By Jason Byassee, Ph.D
I’ve tried this theory out on university and ecclesial superiors and they’ve not been impressed. So let me try you, gentle reader, and see what you think.
I think slacker movies are a profoundly Christian thing. What looks simply like escapist nonsense or celebration of nihilism has a great deal to do with ancient Christian wisdom on the good life.
Exhibit A is “The Big Lebowski,” the cult favorite put out by the Coen Brothers (for a sensitive theological reading of the entire Coen oeuvre, see here). Jeff Bridges’ character, “the Dude,” bops from scene to scene in his life, smoking dope, bowling and working hard not to care about anything. His proudest accomplishment is that he wrote the “Port Huron statement. The first draft, not the compromised second version.” He was part of the “Seattle Seven,” in a great caricature of 60s radicalism. But he’s proudly unemployed now. Rarely a scene passes in the film in which he’s without his favorite drink, a white Russian (as a bruiser pushes him into a car in one scene he protests: “Hey, careful man, there’s a beverage here!”). And he spouts pearls of wisdom like a modern-day Buddha on Ritalin: “Well, that’s, just, like, your opinion, man” (fellow Lebowski lovers, please insert your favorite line here).
The Dude also happens to be the patron saint for my generation. Baby Boomers: be very afraid. We’ll choose your retirement homes and executive your living wills soon.
But this, as I say, is a sign of hope.
The desert fathers and mothers of the ancient church warned against despair. The demon usually strikes in the early afternoon, asking if all we’re working to achieve is worth anything and whether we’re not better off dead. The ancient Greek word the monks and nuns used was “acedia,” and contemporary spiritual writers have also fingered it as a crucial obstacle to the spiritual life. Mother Teresa, with her now-famous multi-decade struggle with the silence of God, is a sterling example of the power of this demon. One of the holiest people of our age felt that acedia got the better of her most of the time.
Needless to say the Dude was not afflicted by this particular imp. That’s because the Dude is the perfect exemplar of “apatheia.” Careful now, there’s a false cognate to this word. Apatheia in the ancient church meant refusal to be acted upon by the desires that play us. For the monks it meant to act, actively, out of love of God and neighbor. The Dude seems, in one way, apathetic indeed in our English sense of not caring. The Big Lebowski, a millionaire who shares the Dude’s given name, accuses him of simply being a ne’er-do-well. “The revolution’s over! The bums lost!” he bellows. But the Dude actually cares about a lot of things. He cares about bowling and his friends and his vices. He’s willing to risk his life for his friends or even a job he’s been asked to do. He’s just not willing to care about what people like the millionaire want him to care about. He’s not pursuing career, money, relationship, children. In short, he’s rejected advancement. Ladder climbing. Success. The very things most of us chase so vehemently they threaten to compete with our pursuit of the true God, fleshed in Jesus.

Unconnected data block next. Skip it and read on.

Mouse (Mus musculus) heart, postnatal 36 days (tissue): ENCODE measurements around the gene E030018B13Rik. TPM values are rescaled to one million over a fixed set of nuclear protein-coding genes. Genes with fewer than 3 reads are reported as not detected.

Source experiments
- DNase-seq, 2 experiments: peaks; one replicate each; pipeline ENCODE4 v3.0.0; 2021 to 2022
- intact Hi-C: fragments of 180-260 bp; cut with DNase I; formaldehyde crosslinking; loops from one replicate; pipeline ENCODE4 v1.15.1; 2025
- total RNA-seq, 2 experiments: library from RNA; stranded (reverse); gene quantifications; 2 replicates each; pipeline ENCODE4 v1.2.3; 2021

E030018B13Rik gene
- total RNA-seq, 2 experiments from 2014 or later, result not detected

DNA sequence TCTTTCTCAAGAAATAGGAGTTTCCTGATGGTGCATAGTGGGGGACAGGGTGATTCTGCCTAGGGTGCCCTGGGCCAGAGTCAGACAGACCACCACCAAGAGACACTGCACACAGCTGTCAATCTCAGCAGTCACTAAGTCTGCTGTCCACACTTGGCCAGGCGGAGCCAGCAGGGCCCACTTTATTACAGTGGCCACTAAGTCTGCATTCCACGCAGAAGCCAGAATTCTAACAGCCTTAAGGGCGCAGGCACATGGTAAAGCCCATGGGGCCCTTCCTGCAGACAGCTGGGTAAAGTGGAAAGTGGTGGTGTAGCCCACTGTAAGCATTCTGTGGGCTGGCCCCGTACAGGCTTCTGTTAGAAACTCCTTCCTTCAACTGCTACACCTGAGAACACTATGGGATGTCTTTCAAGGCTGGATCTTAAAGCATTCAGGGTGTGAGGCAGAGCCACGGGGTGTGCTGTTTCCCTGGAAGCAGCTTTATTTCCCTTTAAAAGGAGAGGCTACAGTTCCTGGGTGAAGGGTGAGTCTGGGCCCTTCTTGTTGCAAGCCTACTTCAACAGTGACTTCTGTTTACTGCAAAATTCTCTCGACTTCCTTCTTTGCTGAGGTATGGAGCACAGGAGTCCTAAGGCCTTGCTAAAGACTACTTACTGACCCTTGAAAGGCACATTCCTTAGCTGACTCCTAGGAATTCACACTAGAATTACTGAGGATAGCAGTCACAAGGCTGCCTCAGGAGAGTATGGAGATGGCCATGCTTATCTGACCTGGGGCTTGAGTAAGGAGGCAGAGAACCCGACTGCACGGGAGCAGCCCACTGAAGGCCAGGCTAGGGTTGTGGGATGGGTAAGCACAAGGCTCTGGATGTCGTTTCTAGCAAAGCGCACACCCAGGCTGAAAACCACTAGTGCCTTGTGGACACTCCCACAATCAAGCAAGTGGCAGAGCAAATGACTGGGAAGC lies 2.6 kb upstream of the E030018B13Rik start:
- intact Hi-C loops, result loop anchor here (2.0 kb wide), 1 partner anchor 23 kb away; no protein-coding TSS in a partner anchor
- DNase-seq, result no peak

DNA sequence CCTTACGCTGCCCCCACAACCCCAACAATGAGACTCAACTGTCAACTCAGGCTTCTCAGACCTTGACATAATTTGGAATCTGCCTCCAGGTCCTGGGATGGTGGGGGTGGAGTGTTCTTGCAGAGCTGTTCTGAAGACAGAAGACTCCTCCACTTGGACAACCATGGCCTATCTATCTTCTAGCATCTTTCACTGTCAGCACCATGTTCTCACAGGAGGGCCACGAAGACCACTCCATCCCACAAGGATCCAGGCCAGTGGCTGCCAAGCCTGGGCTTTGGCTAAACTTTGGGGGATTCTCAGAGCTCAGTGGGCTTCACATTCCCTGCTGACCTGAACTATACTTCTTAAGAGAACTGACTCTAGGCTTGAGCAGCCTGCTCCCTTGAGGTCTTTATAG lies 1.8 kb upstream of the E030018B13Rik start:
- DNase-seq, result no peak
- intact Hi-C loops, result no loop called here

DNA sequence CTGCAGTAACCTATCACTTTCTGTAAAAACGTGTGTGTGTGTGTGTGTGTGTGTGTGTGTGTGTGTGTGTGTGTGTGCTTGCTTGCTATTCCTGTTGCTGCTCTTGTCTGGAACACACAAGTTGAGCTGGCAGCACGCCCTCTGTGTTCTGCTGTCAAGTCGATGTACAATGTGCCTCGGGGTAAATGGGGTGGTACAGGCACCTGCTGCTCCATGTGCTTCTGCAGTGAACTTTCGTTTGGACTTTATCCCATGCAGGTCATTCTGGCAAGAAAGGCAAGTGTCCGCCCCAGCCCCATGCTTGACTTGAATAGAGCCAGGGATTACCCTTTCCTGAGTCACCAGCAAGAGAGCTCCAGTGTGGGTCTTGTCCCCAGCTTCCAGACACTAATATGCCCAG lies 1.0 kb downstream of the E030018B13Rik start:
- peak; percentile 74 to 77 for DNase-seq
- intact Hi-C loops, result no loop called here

The ancient monks and nuns rejected those things — especially money, sex and power — as competitors for their devotion to God. Most of us have not rejected them outright. Just so, they endanger us more than they did our monastic brethren, for we hesitate to name them as potential idols. But their power as good gifts of the Creator God tempts us deeply to worship them, to arrange our lives around them, to die for them even. The monastic witness of rejecting them outright is an important one to keep alive (and this is done exemplarily in the New Monastic movement, an example of traditioned innovation if there ever was one).
The Dude rejects money and power too. They simply don’t hold sway over him the way they do over most of us. Even his non-rejection of sex is interesting, for what he actually rejects is fatherhood. Peter Brown has shown that the ancient Christian rejection of sex is actually rejection of building a family empire, of having children to carry on the family name and passing on multi-generational wealth in a desire for secular immortality. The Dude is not interested in any of that either. He just wants to roll.
And, just so, he’s an appropriate patron saint for Gen X. He’s a friend, a bowler, a slacker, someone willing to tell a hard truth to a friend, and someone passionately devoted to avoiding achievement. Those of us with the hammer down in avid pursuit of achievement do well to take note.
Jason Byassee is an executive director of Leadership Education at Duke Divinity.